Born in Glasgow in 1959
Carol Rhodes, makes small, affecting aerial landscapes on squarish wooden panels, in severely muted colors. Narrow roads cut straight or wind across the rectangle, dividing broad areas textured to resemble agricultural fields, forests, sand or bodies of water. Here and there you can make out tiny buildings or industrial installations — a quarry, a water treatment plant — but a lack of specificity makes it hard to tell exactly what most of these elements are. The main impression is of yawning emptiness; these places, which Carol Rhodes makes up using photographic sources, have the look of rural wastelands. Though adroitly handled, the flip-flop between picture plane and deep space is nothing new; nor is the equation of aerial landscape and abstract design. What is distinctively appealing in Ms. Rhodes’s work is a mood of numbed lonesomeness. The distanced view, the unpopulated vacancy and the repressed color evoke a state for which a therapist might recommend Prozac.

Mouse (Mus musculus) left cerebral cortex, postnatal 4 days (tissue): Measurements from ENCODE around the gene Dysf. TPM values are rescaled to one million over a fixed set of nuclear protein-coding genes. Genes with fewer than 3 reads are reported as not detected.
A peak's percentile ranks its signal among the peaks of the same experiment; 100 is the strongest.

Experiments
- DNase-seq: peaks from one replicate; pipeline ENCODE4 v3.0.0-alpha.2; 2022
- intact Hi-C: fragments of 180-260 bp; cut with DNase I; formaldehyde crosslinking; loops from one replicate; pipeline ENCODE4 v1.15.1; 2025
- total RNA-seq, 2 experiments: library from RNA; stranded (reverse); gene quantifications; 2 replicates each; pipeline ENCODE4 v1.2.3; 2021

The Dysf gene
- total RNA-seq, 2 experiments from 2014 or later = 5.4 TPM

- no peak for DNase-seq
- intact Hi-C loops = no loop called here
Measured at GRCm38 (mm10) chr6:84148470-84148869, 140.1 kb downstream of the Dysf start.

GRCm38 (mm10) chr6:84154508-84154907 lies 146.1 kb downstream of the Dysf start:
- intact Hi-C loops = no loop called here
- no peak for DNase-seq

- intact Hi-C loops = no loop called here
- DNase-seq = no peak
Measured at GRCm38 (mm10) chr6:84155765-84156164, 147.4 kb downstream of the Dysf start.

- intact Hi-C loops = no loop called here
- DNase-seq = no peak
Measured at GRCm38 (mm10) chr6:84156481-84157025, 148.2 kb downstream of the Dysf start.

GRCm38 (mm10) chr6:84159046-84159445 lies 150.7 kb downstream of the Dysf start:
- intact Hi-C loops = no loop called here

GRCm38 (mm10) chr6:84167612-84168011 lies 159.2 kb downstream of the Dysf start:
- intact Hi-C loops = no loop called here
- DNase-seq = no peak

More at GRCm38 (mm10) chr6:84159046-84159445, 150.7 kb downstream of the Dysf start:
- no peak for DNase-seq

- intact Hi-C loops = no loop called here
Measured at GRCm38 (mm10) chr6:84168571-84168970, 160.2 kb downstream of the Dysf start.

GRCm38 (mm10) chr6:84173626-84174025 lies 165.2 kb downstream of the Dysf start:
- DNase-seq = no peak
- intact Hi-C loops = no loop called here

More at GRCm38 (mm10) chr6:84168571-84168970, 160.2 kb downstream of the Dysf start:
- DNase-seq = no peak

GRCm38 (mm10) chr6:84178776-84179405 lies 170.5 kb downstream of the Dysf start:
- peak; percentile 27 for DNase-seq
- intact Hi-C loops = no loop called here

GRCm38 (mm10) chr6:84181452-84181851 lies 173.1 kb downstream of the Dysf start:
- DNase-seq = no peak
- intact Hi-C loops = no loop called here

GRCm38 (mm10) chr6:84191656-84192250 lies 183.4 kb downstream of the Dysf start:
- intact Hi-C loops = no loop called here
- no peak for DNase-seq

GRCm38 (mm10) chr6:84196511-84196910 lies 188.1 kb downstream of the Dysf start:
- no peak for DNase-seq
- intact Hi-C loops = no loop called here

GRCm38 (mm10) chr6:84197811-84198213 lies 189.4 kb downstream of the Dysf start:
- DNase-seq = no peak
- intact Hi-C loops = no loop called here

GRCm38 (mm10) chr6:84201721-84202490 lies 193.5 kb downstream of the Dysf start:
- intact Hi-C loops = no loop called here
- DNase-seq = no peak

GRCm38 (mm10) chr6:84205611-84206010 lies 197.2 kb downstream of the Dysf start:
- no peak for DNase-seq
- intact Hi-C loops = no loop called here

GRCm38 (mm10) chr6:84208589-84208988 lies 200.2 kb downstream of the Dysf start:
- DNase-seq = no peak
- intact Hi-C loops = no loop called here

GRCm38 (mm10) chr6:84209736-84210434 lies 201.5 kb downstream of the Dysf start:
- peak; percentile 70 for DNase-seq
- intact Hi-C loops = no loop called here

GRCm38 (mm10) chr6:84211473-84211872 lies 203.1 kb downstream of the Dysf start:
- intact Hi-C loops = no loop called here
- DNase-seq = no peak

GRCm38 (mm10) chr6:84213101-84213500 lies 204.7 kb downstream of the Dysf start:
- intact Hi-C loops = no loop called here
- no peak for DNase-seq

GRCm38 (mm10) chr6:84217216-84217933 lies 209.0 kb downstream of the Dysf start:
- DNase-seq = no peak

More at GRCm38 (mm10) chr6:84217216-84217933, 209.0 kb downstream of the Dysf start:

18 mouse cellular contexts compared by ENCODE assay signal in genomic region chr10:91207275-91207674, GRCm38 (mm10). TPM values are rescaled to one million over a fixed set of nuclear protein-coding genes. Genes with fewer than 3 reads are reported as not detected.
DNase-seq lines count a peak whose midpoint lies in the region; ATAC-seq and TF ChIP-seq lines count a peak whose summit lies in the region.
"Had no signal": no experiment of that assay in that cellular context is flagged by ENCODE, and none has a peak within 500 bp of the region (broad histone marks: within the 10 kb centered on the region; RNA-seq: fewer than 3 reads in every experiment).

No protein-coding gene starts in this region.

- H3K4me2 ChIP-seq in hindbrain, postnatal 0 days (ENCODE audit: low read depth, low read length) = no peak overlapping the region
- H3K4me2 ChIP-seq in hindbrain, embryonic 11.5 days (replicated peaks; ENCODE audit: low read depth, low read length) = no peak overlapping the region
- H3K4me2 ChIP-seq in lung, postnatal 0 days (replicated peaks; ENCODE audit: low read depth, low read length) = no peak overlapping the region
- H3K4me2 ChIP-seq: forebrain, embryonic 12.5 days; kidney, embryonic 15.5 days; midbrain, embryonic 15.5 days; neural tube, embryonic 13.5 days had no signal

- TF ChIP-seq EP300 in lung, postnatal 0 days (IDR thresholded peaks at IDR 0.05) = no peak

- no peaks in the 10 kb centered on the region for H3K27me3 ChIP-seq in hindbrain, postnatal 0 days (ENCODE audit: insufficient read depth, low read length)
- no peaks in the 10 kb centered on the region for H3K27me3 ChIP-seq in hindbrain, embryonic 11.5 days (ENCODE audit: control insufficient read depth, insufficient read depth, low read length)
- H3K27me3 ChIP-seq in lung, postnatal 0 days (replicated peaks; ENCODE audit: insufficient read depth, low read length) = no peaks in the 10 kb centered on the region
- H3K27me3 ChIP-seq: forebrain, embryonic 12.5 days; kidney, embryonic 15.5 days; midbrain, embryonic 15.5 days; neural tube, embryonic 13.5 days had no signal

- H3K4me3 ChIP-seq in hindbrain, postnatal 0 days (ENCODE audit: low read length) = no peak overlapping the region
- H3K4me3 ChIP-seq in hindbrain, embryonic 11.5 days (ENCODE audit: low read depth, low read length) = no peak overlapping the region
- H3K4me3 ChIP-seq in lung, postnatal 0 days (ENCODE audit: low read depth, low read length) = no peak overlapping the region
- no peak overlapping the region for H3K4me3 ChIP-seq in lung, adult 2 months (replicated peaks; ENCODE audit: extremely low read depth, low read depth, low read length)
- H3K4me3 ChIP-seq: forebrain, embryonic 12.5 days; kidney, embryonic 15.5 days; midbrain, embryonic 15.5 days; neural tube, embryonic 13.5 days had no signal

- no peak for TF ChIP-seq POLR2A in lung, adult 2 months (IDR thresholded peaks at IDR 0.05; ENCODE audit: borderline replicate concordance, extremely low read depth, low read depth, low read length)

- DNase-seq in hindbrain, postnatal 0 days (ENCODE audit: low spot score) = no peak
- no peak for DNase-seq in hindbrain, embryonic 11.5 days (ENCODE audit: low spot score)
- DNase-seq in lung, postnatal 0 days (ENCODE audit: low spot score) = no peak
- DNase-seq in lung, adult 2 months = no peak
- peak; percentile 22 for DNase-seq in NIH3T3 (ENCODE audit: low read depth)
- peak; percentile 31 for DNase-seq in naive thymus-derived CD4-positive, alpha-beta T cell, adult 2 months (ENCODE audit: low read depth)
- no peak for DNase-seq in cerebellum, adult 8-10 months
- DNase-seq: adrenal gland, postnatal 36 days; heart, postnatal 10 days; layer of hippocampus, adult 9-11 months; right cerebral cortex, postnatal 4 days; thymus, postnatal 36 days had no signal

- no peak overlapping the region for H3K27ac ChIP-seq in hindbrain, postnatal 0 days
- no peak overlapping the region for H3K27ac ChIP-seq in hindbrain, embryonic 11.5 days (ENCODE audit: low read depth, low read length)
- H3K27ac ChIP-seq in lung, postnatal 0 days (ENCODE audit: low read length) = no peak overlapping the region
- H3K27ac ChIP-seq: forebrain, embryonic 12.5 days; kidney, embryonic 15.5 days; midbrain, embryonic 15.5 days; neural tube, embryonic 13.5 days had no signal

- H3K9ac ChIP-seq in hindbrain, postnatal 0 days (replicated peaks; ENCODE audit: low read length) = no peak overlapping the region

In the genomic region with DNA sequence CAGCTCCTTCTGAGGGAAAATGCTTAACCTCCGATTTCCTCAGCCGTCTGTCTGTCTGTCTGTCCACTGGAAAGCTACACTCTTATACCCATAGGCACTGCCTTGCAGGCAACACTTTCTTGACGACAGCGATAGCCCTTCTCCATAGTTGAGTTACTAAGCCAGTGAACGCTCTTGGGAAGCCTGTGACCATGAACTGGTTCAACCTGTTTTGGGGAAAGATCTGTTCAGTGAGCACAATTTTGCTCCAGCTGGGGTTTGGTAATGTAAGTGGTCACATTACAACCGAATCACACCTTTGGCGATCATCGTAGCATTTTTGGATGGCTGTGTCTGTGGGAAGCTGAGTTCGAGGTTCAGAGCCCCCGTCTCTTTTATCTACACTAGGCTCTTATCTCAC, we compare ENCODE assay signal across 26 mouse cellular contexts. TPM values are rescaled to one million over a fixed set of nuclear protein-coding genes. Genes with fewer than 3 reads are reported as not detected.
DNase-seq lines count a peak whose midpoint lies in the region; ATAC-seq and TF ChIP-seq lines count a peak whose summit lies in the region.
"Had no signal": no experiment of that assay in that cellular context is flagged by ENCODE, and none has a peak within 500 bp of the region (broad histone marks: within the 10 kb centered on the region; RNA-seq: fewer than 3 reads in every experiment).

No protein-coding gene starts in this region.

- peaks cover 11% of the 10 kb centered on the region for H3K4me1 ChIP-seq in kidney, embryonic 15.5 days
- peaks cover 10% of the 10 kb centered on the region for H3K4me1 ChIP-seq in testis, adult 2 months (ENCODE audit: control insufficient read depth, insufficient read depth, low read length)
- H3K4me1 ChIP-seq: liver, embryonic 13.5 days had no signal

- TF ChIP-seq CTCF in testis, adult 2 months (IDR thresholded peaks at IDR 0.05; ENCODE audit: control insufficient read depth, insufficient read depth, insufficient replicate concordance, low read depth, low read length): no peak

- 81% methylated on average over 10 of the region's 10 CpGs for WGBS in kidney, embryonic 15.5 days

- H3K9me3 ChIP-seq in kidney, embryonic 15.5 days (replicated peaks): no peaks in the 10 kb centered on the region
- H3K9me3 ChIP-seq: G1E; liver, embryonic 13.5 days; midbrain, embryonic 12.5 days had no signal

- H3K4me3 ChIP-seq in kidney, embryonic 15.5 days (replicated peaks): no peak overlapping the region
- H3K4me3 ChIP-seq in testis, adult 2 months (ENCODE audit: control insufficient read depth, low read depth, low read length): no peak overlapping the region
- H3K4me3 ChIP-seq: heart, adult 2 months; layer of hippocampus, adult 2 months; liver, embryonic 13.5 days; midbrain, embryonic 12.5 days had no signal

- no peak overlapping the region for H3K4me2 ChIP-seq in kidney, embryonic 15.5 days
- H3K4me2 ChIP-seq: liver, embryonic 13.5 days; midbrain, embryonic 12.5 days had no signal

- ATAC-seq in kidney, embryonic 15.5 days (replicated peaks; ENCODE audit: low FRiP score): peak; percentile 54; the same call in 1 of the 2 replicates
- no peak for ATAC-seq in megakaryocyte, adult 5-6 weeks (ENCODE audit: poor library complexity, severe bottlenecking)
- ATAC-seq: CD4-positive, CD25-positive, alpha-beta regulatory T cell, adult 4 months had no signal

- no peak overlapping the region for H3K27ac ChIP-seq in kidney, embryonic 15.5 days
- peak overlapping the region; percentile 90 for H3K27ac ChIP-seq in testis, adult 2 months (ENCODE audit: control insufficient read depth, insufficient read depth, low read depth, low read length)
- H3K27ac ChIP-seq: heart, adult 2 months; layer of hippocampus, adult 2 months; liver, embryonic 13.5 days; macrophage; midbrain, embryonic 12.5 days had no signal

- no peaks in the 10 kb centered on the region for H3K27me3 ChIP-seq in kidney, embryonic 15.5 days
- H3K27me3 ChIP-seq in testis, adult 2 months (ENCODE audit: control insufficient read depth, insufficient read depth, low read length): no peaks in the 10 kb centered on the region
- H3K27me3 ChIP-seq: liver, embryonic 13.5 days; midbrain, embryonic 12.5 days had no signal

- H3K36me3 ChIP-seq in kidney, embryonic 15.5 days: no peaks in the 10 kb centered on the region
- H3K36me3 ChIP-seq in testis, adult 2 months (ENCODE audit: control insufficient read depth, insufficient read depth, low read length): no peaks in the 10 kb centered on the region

Source: Ken Johnson, New York Times